I entered the new Búfalo Grill and Market with definite apprehension. I consider myself an intrepid explorer when it comes to restaurants and sampling new foods; however, the idea of tucking into a buffalo somehow filled me with uneasiness.
The restaurant’s friendly owner, Luis Gómez of Venezuela, seemed to sense my trepidation; as soon as I walked in, he asked solicitously if he could help me. No doubt he noticed I was staring at the wall photos of buffalo with endearing, wooly faces. I decided to sit with my back to that scene and face the plum-colored wall on the opposite side, taking in the pleasant ambience created by the modern black-and-white decor and market counter that doubles as a bar in this small, simply furnished restaurant in Santa Ana, southwest of San José.
As I waited for my lunch companions, Gómez told me about where the buffalo roam and how they came to be on a farm in Costa Rica’s northwestern Guanacaste province. Gómez, his wife, Elas Amaya, and partners Carlos Rincón and Irene García have a ranch on the slopes of Miravalles Volcano, where the free-range water buffalo, originally imported from Guatemala, graze on the lush pastures.
“In Venezuela, buffalo are working animals like oxen. Our ranch in Costa Rica is the only one in Central America that raises them for human consumption,” Gómez said.
A few restaurants here offer tasty buffalo cheese, which can be purchased in some supermarkets, but Búfalo Grill is the only eatery that serves buffalo meat.
Why eat buffalo meat? It has become popular in North America because it is a healthy alternative to beef, being lower in cholesterol and calories and higher in iron, proteins and omega-3s. The health-conscious and those on restricted-red-meat diets can get their fill without feeling guilty, as buffalo contains 76 percent less fat than beef and 68 percent less fat than chicken.
My companions and I, all buffalo-meat rookies, forged ahead and ordered the Mediterranean buffalo carpaccio. The thinly sliced meat, garnished with mushrooms, capers, kalamata olives and arugula and drizzled with mayonnaise, looked wonderful, but the flavor of the meat was a bit bland. This was also the consensus regarding the somewhat chewy cuts of sirloin and New York steaks and the grilled tenderloin on a skewer. It was agreed that fat marbling makes meat more flavorful, and possibly the lack of it had something to do with the taste. Perhaps marinating and the addition of herbs and spices would improve these healthy meat dishes. The tasty buffalo hamburger patties, however, were well spiced and delicious, and the salads, veggies and accompanying potatoes received no complaints.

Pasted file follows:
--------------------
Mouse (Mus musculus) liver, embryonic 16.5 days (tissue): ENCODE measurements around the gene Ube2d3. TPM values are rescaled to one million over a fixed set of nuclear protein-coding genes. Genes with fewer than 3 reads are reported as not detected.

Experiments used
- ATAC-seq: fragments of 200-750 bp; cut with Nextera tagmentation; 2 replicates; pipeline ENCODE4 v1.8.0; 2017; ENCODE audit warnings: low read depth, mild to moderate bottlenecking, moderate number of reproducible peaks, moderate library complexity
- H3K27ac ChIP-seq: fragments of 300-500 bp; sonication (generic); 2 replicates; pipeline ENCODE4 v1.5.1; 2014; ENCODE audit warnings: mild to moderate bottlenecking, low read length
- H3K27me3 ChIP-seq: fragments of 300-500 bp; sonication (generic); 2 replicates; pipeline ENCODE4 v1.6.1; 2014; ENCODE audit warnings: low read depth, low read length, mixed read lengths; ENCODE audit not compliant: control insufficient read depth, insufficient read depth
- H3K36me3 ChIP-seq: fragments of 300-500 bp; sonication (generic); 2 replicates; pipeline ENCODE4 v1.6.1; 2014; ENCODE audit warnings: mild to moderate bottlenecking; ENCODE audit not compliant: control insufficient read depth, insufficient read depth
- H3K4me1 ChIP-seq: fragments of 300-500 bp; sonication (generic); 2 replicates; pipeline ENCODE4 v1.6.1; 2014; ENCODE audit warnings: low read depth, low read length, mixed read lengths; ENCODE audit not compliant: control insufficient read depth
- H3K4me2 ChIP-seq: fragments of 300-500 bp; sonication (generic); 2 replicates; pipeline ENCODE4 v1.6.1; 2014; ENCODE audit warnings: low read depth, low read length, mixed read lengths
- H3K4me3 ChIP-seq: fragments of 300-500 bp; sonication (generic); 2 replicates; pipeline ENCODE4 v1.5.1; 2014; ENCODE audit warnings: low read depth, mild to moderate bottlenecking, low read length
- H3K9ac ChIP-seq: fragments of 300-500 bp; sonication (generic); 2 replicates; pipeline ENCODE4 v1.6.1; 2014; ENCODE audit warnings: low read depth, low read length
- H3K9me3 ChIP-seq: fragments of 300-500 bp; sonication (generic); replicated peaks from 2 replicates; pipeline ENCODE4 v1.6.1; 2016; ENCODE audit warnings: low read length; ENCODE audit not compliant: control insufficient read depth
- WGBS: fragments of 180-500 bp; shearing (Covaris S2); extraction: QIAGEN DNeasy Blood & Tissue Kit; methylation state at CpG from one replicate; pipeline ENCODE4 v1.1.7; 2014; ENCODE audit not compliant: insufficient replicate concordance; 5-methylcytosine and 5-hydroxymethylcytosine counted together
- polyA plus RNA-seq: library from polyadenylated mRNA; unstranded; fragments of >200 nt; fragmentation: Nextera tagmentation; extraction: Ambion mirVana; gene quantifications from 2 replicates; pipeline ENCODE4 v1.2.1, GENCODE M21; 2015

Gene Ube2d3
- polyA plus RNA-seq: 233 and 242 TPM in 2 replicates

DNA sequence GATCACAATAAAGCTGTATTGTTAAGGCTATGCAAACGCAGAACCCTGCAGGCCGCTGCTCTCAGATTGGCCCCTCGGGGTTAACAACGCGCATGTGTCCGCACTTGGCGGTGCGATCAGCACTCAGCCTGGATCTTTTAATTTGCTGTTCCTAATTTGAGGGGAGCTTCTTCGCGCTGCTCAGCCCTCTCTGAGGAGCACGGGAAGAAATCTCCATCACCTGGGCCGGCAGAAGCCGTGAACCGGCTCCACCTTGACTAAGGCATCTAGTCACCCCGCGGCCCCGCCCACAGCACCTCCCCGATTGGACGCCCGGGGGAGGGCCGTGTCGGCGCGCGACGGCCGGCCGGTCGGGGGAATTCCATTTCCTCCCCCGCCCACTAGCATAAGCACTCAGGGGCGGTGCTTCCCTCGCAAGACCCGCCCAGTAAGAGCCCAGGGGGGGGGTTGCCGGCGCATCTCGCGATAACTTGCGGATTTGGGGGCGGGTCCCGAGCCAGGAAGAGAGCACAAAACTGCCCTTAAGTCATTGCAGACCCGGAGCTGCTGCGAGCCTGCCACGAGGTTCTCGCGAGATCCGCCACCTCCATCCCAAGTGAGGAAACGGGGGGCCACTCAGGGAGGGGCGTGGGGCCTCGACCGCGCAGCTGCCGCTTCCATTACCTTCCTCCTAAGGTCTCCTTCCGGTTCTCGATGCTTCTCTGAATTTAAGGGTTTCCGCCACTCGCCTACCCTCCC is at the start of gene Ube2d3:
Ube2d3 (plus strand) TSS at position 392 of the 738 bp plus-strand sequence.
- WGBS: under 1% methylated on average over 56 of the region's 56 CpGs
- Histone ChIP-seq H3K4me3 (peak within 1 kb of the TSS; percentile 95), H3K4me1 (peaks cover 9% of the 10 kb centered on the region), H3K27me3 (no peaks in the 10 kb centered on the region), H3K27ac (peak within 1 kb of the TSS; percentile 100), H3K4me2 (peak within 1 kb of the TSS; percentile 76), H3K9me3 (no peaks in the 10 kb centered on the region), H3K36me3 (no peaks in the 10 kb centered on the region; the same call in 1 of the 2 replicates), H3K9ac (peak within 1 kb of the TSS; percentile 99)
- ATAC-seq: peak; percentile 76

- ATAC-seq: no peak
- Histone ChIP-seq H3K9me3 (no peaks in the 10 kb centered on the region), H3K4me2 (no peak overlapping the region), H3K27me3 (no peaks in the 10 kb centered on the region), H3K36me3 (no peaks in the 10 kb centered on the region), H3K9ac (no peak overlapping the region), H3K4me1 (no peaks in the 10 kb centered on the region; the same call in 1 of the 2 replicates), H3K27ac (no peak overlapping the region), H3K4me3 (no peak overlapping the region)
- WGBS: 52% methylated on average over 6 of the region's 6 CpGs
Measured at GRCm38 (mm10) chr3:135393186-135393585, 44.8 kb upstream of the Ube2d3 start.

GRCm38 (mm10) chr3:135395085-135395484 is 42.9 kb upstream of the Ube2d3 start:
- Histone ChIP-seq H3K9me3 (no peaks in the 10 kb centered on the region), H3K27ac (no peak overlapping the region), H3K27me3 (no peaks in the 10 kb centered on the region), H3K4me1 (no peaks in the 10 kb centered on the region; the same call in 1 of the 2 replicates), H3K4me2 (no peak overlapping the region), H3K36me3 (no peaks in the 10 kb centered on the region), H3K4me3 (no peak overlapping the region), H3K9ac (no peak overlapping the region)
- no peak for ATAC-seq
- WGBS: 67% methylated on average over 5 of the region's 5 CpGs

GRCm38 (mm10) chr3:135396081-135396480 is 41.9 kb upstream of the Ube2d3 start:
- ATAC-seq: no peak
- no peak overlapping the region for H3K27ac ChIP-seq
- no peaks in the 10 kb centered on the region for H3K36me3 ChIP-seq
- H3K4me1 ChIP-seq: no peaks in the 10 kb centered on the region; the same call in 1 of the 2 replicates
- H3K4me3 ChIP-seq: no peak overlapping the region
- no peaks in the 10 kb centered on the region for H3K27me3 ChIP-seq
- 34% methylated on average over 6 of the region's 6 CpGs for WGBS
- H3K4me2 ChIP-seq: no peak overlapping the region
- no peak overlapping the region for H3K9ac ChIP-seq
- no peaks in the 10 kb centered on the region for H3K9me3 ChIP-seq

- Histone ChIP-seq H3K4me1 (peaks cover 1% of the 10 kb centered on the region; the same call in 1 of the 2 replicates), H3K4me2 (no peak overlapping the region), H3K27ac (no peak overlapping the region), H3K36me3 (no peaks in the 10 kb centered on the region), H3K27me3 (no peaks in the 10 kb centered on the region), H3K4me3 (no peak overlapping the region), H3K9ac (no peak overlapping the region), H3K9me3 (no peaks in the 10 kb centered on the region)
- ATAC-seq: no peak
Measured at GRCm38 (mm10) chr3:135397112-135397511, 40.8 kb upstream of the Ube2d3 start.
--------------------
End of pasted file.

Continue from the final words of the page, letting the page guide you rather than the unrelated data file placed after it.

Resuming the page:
The coffee and desserts were very good: Seasonal fruit in a red wine reduction; Volcano Miravalles, a chocolate muffin that spewed forth hot chocolate sauce; and the apple delight, a crunchy oat and pecan pie crust filled with spiced apple, were all served with delicious ice cream made with buffalo milk.
Menu prices are about average and include 13 percent tax. Appetizers range from ₡3,075 to ₡4,305 ($6 to $8.60), sandwiches and burgers from ₡3,075 to ₡5,904 ($6 to $12), grilled meat cuts from ₡6,641 to ₡8,118 ($13 to $16) and desserts from ₡2,398 to ₡3,075 ($4.80 to $6). Domestic beer costs ₡1,476 ($3), and a glass of passable carmenère house wine goes for ₡3,350 ($6.60).
If you want to cook your own buffalo burgers, chili, stews or other healthy, meaty meals, you can buy buffalo meat at the restaurant’s market; however, steaks are available only in the restaurant.
Búfalo Grill & Market
Location: Santa Ana, 150 m north of Red Cross.
Hours: Monday to Thursday, noon to 3 p.m. and 6 to 10 p.m.; Fridays and Saturdays, noon to 10 p.m.; Sundays, noon to 9 p.m. The market opens at 10 a.m.
Phone: 2282-4122, 8703-2441.